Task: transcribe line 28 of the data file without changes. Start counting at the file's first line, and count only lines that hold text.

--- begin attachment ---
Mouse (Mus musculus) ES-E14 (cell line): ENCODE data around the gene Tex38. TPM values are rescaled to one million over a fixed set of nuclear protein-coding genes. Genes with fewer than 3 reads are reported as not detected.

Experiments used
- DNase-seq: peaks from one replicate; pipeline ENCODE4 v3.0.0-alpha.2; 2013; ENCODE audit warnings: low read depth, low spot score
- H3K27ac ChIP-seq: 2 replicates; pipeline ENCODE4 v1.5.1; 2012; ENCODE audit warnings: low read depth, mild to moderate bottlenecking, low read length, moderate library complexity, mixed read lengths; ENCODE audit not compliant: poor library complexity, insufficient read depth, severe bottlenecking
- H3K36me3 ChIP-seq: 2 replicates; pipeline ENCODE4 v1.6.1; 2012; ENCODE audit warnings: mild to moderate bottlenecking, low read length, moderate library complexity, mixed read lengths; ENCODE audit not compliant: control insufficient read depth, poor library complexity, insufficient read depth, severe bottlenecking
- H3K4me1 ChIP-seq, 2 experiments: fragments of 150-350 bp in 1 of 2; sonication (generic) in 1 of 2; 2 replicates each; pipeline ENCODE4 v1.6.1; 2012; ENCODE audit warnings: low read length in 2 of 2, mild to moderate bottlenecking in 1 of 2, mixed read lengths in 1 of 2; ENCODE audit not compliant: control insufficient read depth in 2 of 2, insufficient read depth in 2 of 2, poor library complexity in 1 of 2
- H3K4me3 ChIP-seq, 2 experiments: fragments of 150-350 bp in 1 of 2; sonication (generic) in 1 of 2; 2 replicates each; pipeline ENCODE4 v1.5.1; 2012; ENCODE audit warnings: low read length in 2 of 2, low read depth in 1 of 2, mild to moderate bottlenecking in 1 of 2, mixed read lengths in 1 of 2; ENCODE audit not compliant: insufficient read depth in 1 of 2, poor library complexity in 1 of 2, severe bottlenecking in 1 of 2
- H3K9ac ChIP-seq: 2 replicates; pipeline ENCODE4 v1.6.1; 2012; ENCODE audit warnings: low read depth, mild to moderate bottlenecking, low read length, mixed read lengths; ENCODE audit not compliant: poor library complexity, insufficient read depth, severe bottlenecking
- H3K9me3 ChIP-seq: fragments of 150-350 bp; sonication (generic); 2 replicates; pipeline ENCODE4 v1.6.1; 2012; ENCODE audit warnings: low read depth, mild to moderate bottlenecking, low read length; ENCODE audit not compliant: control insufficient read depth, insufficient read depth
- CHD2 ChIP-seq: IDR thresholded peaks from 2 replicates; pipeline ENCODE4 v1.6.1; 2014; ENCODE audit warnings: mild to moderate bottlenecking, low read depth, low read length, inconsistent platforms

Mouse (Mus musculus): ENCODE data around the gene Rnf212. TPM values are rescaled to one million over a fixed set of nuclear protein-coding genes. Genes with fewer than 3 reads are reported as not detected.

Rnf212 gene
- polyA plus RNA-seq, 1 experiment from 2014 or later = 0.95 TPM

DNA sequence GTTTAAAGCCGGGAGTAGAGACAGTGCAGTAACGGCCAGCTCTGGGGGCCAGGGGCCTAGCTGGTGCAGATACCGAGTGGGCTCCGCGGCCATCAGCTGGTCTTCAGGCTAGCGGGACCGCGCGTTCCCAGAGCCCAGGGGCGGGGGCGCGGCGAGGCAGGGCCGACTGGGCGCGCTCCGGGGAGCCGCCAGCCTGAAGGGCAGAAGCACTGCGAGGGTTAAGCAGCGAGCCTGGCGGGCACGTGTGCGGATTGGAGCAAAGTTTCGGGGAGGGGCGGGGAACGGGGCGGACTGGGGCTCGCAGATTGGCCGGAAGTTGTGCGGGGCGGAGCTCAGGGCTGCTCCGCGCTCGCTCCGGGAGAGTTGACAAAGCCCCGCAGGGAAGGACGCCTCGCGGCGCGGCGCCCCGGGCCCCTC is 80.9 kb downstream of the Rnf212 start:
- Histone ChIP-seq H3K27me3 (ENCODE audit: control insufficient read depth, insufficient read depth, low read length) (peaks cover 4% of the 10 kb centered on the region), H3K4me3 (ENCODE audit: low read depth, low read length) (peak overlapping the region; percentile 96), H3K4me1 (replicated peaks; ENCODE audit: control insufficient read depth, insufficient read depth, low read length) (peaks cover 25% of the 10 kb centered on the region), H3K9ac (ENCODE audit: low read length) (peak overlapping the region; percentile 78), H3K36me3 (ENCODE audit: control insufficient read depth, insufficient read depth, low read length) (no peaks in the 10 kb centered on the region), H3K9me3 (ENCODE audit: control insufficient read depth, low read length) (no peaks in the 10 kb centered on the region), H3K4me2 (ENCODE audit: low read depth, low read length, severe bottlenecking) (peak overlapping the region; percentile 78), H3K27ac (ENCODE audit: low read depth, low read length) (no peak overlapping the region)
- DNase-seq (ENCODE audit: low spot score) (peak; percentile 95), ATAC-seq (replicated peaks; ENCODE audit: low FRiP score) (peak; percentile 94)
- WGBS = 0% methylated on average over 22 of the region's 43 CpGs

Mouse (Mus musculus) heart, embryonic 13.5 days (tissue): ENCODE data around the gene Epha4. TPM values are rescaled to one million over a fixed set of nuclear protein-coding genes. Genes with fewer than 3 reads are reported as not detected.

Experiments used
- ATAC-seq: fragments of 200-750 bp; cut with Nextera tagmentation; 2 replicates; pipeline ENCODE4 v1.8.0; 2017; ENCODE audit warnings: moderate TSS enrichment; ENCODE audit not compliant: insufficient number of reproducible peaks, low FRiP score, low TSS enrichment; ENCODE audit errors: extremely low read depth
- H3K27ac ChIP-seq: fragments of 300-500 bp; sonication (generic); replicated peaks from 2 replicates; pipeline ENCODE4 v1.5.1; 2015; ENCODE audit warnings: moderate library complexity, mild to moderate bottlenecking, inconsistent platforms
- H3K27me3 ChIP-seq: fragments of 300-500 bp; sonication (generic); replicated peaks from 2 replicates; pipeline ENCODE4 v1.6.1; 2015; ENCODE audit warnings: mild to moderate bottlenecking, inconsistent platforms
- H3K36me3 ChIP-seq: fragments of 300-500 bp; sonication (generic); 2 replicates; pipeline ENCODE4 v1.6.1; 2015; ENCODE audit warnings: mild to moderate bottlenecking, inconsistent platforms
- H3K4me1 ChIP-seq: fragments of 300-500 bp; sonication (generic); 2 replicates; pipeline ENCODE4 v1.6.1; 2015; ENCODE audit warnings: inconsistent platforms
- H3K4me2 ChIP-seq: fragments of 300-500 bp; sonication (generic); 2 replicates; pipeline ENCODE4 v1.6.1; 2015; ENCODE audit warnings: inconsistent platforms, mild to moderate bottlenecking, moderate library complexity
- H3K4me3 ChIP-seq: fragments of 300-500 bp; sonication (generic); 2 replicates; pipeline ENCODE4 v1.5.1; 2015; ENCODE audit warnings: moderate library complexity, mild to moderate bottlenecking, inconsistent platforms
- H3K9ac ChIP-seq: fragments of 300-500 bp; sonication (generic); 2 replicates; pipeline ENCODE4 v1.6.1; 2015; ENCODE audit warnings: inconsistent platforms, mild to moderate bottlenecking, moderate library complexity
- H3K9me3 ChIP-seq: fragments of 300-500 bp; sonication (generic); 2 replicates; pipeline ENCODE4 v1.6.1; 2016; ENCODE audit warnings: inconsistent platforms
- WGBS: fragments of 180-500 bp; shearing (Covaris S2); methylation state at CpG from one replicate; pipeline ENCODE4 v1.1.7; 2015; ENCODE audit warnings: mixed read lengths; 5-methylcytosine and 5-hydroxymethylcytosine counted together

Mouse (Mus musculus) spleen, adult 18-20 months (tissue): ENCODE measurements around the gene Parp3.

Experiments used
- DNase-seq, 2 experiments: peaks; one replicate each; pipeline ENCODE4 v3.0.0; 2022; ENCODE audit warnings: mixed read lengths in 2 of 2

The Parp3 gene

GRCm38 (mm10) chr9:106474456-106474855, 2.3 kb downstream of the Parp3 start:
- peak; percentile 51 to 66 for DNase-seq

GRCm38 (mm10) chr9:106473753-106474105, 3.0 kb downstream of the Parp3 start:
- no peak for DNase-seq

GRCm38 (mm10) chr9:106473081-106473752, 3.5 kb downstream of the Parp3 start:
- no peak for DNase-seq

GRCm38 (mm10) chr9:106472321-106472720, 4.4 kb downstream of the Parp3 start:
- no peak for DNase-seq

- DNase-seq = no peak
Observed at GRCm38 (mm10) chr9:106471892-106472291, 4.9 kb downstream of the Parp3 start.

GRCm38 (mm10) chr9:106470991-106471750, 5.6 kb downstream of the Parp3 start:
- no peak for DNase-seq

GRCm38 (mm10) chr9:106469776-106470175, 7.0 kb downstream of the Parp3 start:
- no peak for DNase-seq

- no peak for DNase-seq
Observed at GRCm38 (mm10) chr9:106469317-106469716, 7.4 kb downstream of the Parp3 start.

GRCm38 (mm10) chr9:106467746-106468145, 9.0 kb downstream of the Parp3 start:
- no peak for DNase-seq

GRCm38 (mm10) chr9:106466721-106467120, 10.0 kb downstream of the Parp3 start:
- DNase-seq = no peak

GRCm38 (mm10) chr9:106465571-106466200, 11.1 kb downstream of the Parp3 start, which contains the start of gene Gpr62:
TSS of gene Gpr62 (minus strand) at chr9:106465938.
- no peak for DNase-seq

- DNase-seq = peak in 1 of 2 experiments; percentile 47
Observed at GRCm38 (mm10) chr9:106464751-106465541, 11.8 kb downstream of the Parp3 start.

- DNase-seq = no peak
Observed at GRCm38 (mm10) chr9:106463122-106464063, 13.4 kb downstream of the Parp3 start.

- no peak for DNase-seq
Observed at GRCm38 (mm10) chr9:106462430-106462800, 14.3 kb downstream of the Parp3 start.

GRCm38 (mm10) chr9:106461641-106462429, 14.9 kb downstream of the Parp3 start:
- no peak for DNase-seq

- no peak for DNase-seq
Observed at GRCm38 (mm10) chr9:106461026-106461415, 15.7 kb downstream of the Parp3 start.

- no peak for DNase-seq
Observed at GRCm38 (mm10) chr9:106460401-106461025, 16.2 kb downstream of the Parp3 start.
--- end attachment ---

- H3K9me3 ChIP-seq: fragments of 300-500 bp; sonication (generic); 2 replicates; pipeline ENCODE4 v1.6.1; 2016; ENCODE audit warnings: inconsistent platforms